Los Gatos Council held a virtual special meeting that lasted only about 15 minutes on Jan. 10 to ratify a state of emergency declared Jan. 4 by Town Manager Laurel Prevetti.
“This was predicated not only on the weather event—the flooding, downed trees, along with the weather event—but it also coincided with the State and the County both issuing emergency proclamations on that same day,” said Assistant Town Manager Arn Andrews. “Since then, the weather has not subsided—nor its effect. And also on January 8, the Biden Administration directed FEMA to make this a federal case and assign a case number for California.”
Los Gatos will be trying to get reimbursed by the federal government of damages, he added.
Councilmember Rob Moore emphasized that he’s supportive of the emergency declaration.
“Are we anticipating the need to procure additional resources, personnel, that sort of thing?” he asked. “I know part of the reason for this is for the Town to be able to act quickly, but are there any particular things that we’re anticipating?”
Andrews replied to say Los Gatos would be spending more on tree clean-up contractors.
“We do have existing contracts, but this is probably above and beyond what was anticipated, budgetarily,” he said. “I also know that, in certain instances, overtime might be an item that can be reimbursable. We have been experiencing significant overtime, both in the public safety and the public works (departments)…In addition we do know that there’s private property damage.”
Even though this land doesn’t belong to the Town, Los Gatos can still factor this into its initial damage assessment for a FEMA claim, he noted.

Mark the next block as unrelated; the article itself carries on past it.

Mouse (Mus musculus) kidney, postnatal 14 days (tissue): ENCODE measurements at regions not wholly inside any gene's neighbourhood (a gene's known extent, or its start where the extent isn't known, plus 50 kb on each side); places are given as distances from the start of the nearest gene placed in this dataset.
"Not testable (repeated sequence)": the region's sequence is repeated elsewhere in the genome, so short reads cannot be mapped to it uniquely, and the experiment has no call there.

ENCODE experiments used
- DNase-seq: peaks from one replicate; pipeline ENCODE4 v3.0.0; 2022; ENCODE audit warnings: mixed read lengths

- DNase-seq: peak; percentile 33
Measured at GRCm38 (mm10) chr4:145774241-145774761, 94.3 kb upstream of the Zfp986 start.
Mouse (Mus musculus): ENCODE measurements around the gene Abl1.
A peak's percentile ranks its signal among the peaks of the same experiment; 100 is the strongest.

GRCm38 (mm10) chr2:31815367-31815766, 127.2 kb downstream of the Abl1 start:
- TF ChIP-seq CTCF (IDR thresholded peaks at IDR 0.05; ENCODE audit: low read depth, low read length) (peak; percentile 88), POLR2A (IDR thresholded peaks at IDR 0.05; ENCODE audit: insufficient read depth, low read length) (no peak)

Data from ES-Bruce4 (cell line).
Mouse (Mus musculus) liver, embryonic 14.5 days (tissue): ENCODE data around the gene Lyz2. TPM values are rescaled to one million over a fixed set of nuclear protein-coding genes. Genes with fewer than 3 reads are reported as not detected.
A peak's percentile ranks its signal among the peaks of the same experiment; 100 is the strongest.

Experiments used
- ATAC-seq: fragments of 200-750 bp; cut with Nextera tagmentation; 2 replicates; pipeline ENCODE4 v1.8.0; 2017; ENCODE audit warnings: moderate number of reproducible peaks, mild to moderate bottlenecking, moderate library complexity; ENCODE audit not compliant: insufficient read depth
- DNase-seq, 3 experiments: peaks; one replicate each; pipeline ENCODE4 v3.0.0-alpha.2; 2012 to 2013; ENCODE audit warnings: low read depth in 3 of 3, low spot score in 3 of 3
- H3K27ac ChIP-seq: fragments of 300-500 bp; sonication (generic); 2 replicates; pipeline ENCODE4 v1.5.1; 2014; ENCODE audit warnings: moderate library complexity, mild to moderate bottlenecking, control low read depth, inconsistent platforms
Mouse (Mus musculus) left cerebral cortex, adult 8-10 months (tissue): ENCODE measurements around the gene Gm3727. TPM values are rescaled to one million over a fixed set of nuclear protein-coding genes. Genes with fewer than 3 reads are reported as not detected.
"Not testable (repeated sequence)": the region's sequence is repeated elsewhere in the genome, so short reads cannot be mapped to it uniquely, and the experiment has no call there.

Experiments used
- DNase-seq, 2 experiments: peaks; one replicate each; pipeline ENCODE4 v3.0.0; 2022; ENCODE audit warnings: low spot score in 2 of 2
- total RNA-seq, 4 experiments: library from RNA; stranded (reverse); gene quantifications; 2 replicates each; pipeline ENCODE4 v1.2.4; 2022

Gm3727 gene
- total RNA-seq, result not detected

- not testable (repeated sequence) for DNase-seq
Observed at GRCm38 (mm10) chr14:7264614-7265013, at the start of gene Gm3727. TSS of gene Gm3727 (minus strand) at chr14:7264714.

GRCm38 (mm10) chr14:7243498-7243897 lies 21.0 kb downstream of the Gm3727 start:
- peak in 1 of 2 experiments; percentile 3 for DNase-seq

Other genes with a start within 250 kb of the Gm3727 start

“And there could be liability associated with the Town—associated with some of that private property damage,” he said. “This is not a carte blanche. FEMA actually only gives procurement outside of normal channels, I’m gonna say roughly (over) a 72-hour period. And then they want all entities to quickly revert back to their normal processes of procedures.”
So far, Los Gatos hasn’t had to take too many extraordinary measures, though.
“We haven’t really had to go outside of our normal process and procedures,” Andrews said. “We’re using vendors that were already vetted through either an RFP process or a sole-source process. And so, I don’t anticipate anything unusual other than we probably will expend funds above and beyond what we anticipated.”
Prevetti commended Town Staff for their winter season preparations.
“Those efforts are definitely paying off,” she said. “And we’re hoping to have minimal damage in our town.”
But she noted a series of storms still lay ahead.
“There’s a lot of unknowns, in terms of what the final impact will be to our community,” she said. “But having this proclamation and the resolution by the council will position the Town to make sure that we can flexibly obtain the resources that we need as this event continues to unfold.”
Council will receive a report within 60 days about the state of emergency, Andrews said.
Vice Mayor Mary Badame also lauded Town staff.
“This is an emergency that I haven’t seen in many, many years, that Los Gatos has had to experience,” she said. “I thank all the staff, all the Town crew everywhere within our town for stepping up. I know in my own business there’s a lot of downed trees. There’s a lot of property damage to cars with trees that have toppled on top of the cars. People without power. I just got notified right before the meeting started that power came back (on) within my own neighborhood, which is right off Alberto Way. And hopefully on North Santa Cruz Ave., where I conduct business—I’m now remotely in San Jose at somebody else’s office.”
She made the motion to affirm the emergency proclamation, with Moore seconding it.
Mayor Maria Ristow said she took refuge at the library earlier that day.
“The Town Manager has taken a very strong leadership role here,” she said. “I appreciate the way that you and your entire team have worked together here.
“We are in very good hands.”
Council ratified the declaration unanimously.